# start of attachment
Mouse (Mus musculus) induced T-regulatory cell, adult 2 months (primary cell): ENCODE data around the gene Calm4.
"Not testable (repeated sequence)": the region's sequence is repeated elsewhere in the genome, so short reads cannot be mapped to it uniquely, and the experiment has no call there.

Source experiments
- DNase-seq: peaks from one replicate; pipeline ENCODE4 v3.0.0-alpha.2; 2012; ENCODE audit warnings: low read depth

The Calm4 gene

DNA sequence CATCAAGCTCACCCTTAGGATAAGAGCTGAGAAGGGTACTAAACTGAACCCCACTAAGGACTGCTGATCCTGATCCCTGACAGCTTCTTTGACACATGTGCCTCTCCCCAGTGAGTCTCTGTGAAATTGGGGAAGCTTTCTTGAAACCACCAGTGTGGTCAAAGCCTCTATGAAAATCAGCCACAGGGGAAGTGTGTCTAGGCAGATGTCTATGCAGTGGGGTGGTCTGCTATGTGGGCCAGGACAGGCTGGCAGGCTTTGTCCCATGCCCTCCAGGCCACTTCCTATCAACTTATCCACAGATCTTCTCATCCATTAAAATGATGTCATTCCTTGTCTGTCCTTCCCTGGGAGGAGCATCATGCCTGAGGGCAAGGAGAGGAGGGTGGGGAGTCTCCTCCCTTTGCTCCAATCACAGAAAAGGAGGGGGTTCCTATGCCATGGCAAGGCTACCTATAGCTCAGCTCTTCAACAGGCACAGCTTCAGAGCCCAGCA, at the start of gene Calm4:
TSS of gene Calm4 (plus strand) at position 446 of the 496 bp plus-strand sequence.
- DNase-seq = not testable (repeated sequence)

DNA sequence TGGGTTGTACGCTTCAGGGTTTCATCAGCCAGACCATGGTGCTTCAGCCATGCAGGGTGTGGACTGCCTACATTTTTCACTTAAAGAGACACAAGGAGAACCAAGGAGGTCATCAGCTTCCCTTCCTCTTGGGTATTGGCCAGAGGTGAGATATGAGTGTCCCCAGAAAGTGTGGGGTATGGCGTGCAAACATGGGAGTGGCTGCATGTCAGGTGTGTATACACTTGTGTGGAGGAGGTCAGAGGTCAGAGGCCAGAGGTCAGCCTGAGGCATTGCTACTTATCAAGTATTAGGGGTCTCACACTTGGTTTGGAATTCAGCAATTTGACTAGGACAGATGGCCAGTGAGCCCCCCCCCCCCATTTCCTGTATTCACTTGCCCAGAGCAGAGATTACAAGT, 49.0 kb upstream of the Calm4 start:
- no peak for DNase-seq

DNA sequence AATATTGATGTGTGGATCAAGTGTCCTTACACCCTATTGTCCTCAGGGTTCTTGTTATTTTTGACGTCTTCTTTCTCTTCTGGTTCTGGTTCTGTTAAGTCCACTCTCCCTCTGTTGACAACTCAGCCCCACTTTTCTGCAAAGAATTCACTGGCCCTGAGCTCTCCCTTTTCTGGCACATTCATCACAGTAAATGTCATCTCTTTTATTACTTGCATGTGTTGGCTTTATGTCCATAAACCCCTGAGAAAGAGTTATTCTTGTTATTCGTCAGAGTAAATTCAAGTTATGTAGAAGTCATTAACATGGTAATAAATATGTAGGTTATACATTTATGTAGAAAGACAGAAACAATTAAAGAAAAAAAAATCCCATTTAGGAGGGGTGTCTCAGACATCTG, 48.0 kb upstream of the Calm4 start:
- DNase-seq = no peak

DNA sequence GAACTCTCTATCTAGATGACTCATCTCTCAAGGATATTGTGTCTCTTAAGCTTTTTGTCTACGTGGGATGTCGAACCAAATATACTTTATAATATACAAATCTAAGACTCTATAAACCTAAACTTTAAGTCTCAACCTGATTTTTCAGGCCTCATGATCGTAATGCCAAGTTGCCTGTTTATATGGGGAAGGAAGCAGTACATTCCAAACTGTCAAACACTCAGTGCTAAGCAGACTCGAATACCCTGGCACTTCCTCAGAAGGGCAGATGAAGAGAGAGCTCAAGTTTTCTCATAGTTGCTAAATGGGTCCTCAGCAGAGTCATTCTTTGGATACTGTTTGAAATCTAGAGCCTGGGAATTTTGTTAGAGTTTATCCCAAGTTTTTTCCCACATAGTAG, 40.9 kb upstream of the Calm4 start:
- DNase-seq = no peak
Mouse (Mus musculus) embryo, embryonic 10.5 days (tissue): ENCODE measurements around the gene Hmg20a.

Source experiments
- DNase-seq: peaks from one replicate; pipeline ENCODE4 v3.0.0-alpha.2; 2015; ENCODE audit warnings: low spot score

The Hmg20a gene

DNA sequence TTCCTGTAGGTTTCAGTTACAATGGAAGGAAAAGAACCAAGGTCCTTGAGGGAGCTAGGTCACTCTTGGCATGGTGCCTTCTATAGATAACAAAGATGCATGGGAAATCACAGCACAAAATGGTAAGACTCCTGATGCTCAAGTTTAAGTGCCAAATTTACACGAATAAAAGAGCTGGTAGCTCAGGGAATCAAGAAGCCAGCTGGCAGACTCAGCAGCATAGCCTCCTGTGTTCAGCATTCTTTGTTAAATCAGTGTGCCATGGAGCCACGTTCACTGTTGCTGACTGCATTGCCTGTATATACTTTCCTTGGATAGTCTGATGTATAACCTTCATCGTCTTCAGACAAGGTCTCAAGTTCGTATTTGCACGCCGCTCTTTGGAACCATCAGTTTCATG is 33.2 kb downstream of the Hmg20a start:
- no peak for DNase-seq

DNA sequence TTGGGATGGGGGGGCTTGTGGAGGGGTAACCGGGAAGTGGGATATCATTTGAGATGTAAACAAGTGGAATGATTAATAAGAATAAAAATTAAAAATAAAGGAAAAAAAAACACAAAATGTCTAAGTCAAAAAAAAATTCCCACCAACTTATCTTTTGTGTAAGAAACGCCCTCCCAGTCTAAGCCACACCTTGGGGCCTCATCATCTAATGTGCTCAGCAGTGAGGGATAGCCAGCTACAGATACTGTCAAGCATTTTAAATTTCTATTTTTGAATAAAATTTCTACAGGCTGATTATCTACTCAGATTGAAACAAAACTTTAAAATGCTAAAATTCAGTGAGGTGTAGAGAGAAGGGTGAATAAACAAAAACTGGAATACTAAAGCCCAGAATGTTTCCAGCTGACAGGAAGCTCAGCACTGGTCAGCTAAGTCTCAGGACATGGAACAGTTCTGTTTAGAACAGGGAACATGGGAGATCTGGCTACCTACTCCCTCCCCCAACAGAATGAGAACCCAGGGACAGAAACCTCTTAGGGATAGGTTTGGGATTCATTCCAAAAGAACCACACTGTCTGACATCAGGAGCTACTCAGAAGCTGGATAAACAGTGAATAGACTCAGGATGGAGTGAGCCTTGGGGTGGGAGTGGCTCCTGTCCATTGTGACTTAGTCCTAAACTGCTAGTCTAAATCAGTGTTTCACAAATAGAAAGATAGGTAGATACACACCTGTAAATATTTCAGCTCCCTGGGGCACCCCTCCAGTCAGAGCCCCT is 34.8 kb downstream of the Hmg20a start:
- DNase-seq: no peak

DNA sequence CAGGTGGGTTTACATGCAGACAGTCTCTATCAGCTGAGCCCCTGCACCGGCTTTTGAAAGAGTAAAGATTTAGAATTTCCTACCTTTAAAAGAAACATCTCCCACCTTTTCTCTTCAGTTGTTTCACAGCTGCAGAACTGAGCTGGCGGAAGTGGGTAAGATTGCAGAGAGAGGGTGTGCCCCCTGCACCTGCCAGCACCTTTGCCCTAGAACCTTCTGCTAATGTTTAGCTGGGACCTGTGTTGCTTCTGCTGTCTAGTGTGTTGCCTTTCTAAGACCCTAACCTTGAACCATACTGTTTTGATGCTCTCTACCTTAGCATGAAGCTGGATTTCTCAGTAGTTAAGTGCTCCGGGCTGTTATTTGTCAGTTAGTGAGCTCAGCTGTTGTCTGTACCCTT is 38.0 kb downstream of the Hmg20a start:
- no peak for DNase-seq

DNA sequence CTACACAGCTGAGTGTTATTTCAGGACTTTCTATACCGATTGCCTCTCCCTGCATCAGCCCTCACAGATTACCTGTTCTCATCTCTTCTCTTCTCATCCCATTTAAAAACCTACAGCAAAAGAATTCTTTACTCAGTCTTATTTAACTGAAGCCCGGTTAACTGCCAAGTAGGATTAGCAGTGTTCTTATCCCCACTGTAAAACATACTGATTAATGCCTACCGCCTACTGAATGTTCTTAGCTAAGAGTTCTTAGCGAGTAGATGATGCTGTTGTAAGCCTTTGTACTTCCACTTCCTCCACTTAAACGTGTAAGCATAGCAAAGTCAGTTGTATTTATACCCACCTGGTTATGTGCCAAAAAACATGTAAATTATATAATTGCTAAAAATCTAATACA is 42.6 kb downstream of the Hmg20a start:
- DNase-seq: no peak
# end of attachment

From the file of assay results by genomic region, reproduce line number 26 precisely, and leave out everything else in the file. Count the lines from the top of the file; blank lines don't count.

- DNase-seq: no peak